Arsenic possesses a steel-grey colour, and a decided metallic lustre; it crystallizes on sublimation and slow condensation in rhombohedra, isomorphous with those of antimony and tellurium. It is very brittle. Its specific gravity is given variously from 5.395 to 5.959; its specific heat is 0.083, and its coefficient of linear expansion 0.00000559 (at 40° C.). It is volatile at temperatures above 100° C. and rapidly vaporizes at a dull red heat. It liquefies when heated under pressure, and its melting point lies between 446° C. and 457° C. The vapour of arsenic is of a golden yellow colour, and has a garlic odour. The vapour density is 10.6 (air = 1) at 564° C., corresponding to a tetratomic molecule As4; at a white heat the vapour density shows a considerable lowering in value, due to the dissociation of the complex molecule.

By condensing arsenic vapour in a glass tube, in a current of an indifferent gas, such as hydrogen, amorphous arsenic is obtained, the deposit on the portion of the tube nearest to the source of heat being crystalline, that farther along (at a temperature of about 210° C.) being a black amorphous solid, while still farther along the tube a grey deposit is formed. These two latter forms possess a specific gravity of 4.710 (14° C.) [A. Bettendorff, Annalen, 1867, 144, p. 110], and by heating at about 358°–360° C. pass over into the crystalline variety. Arsenic burns on heating in a current of oxygen, with a pale lavender-coloured flame, forming the trioxide. It is easily oxidized by heating with concentrated nitric acid to arsenic acid, and with concentrated sulphuric acid to arsenic trioxide; dilute nitric acid only oxidizes it to arsenious acid. It burns in an atmosphere of chlorine forming the trichloride; it also combines directly with bromine and sulphur on heating, while on fusion with alkalis it forms arsenites.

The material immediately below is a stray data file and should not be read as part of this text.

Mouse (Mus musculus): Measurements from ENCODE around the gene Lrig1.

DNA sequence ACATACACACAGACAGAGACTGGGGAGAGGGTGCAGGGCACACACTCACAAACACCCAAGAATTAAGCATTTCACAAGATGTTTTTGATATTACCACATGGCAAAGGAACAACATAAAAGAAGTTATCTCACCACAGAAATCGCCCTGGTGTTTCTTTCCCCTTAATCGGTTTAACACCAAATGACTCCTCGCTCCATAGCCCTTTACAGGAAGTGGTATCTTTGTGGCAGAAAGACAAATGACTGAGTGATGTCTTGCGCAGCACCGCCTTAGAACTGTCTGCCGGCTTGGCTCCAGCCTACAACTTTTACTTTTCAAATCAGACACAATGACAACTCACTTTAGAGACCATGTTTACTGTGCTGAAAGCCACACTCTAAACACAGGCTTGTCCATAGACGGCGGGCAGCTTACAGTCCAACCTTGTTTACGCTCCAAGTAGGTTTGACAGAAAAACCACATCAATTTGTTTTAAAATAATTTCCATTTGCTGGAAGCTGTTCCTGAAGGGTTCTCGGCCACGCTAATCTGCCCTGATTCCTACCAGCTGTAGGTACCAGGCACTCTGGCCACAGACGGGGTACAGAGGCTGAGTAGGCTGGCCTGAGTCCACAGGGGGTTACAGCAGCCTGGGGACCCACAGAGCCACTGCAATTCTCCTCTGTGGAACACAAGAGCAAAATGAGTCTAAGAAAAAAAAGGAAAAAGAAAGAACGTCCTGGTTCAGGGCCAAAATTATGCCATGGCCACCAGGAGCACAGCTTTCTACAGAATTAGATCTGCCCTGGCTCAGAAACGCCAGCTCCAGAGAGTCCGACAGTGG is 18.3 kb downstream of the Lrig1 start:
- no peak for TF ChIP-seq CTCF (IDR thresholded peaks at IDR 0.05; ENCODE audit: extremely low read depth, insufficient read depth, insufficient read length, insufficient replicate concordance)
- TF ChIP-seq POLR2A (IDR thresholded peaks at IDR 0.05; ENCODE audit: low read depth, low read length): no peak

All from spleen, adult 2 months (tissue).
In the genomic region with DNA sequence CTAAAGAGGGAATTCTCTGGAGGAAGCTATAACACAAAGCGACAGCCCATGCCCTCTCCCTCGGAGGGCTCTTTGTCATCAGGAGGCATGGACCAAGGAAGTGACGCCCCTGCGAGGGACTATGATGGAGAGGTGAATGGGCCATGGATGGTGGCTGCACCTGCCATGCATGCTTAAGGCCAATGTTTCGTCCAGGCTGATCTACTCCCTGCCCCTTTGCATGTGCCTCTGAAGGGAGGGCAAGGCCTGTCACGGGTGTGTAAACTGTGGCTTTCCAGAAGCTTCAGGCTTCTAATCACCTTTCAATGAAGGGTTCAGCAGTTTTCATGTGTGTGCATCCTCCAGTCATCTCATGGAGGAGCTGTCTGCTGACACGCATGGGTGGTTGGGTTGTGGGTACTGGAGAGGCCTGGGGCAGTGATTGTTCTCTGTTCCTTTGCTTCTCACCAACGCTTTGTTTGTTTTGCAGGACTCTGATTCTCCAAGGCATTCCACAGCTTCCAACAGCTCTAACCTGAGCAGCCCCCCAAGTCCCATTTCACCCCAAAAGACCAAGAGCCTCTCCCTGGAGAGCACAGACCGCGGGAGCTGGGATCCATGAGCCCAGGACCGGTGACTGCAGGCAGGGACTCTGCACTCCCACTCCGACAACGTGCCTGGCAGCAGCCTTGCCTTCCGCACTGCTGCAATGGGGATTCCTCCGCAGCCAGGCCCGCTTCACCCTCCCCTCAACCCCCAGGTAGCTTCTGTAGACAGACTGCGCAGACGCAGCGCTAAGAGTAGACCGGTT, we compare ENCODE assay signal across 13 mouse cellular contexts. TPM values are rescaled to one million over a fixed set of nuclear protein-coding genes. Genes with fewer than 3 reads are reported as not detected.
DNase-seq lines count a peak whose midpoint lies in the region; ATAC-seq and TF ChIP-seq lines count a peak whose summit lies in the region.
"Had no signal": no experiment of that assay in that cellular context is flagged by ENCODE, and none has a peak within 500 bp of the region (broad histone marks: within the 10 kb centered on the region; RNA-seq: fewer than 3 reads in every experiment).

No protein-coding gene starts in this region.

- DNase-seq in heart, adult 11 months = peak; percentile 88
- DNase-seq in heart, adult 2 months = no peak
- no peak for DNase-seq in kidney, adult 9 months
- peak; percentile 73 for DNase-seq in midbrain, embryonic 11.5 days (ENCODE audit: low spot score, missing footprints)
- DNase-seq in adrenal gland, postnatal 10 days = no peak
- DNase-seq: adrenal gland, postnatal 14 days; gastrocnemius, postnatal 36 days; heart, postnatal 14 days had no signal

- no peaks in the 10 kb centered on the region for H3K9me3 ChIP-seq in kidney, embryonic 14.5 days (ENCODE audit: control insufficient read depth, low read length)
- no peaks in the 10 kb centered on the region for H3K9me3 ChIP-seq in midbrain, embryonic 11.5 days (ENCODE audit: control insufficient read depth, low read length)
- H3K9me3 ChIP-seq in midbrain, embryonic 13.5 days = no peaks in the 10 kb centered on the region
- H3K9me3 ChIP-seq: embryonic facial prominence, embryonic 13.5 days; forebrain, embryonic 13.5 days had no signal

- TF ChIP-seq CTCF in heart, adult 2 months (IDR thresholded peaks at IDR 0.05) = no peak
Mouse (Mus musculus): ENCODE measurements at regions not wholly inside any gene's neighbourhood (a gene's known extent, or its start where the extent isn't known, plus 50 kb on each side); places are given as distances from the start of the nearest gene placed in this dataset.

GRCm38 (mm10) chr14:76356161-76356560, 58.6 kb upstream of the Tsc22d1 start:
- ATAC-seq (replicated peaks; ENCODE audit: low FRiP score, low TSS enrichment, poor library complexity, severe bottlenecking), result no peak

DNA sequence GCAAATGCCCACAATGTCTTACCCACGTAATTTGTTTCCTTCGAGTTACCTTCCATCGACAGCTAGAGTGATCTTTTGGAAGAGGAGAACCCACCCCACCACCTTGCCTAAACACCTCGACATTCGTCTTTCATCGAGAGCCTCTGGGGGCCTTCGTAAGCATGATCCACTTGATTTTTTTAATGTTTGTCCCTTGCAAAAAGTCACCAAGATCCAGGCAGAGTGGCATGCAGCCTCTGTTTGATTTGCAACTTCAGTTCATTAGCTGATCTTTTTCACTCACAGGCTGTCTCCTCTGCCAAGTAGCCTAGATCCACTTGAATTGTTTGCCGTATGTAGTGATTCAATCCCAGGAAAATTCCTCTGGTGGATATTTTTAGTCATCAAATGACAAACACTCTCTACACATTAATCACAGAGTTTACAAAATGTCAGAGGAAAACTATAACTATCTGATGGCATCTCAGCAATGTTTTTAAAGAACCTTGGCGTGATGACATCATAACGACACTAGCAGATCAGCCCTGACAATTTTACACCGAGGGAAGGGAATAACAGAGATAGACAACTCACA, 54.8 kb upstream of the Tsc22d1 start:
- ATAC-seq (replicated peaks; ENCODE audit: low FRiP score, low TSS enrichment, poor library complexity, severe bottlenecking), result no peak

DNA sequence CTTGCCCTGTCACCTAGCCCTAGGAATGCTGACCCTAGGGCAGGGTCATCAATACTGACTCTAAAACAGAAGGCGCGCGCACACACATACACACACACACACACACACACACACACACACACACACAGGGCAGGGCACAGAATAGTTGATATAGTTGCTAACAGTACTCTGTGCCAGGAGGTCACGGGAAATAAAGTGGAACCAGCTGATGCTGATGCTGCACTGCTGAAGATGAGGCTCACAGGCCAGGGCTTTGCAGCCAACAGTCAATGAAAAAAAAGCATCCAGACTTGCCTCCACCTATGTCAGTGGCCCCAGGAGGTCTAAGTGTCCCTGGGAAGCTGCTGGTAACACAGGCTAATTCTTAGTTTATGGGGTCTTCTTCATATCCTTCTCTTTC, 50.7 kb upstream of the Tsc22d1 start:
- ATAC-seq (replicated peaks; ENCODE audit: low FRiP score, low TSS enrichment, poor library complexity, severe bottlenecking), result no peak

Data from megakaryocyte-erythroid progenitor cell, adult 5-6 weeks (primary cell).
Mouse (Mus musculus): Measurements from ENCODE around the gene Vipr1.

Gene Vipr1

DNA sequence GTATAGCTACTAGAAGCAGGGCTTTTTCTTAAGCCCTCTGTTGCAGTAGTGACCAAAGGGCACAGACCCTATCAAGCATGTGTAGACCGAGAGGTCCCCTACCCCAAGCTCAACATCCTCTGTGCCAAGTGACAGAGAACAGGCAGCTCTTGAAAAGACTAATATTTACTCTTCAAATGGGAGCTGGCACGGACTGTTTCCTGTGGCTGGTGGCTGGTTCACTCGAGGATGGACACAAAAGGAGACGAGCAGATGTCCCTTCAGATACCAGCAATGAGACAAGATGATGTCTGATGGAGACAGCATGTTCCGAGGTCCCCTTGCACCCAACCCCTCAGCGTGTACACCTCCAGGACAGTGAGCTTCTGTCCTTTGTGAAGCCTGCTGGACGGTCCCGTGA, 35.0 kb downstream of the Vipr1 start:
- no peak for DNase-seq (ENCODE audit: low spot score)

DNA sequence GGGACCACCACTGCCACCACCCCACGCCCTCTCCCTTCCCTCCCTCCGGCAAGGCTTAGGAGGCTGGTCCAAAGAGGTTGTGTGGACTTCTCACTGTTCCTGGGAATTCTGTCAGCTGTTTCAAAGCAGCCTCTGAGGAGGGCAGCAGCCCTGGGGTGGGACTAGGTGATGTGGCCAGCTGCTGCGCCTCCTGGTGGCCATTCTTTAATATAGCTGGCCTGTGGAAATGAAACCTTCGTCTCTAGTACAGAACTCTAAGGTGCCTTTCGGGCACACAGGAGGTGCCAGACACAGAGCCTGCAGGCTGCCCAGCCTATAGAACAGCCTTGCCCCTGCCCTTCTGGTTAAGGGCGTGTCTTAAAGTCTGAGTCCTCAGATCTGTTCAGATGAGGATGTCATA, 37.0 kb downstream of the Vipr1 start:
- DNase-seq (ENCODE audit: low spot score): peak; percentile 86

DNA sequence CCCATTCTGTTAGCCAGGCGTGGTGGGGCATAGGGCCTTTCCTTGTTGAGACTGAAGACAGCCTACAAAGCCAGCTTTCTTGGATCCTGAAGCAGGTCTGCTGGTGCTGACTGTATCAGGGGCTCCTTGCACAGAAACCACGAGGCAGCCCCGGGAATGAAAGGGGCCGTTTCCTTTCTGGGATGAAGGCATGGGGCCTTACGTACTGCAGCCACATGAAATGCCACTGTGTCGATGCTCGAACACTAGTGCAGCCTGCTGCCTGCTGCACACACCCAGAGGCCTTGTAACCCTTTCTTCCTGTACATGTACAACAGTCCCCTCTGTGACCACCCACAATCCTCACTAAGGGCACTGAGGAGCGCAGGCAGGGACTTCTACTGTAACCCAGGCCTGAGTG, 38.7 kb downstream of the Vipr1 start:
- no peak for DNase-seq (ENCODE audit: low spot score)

Arsenic and most of its soluble compounds are very poisonous, and consequently the methods used for the detection of arsenic are very important. For full accounts of methods used in detecting minute traces of arsenic in foods, &c., see “Report to Commission to Manchester Brewers’ Central Association,” the Analyst, 1900, 26, p. 8; “Report of Conjoint Committee of Society of Chemical Industry and Society of Public Analysts,” the Analyst, 1902, 27, p. 48; T. E. Thorpe, Journal of the Chemical Society, 1903, 83, p. 774; O. Hehner and others, Journal of Society of Chemical Industry, 1902, 21, p. 94; also Adulteration.

Arsenic and arsenical compounds generally can be detected by (a) Reinsch’s test: A piece of clean copper is dipped in a solution of an arsenious compound which has been previously acidified with pure hydrochloric acid. A grey film is produced on the surface of the copper, probably due to the formation of a copper arsenide. The reaction proceeds better on heating the solution. On removing, washing and gently drying the metal and heating it in a glass tube, a white crystalline sublimate is formed on the cool part of the tube; under the same conditions antimony does not produce a crystalline sublimate.

(b) Fleitmann’s test and Marsh’s test depend on the fact that arsenic and its compounds, when present in a solution in which hydrogen is being generated, are converted into arseniuretted hydrogen, which can be readily detected either by its action on silver nitrate solution or by its decomposition on heating. In Fleitmann’s test, the solution containing the arsenious compound is mixed with pure potassium hydroxide solution and a piece of pure zinc or aluminium foil dropped in and the whole then heated. A piece of bibulous paper, moistened with silver nitrate, is held over the mouth of the tube, and if arsenic be present, a grey or black deposit is seen on the paper, due to the silver nitrate being reduced by the arseniuretted hydrogen. Antimony gives no reaction under these conditions, so that the method can be used to detect arsenic in the presence of antimony, but the test is not so delicate as either Reinsch’s or Marsh’s method.

In the Marsh test the solution containing the arsenious compounds is mixed with pure hydrochloric acid and placed in an apparatus in which hydrogen is generated from pure zinc and pure sulphuric acid. The arseniuretted hydrogen produced is passed through a tube containing lead acetate paper and soda-lime, and finally through a narrow glass tube, constricted at various points, and heated by a very small flame. As the arseniuretted hydrogen passes over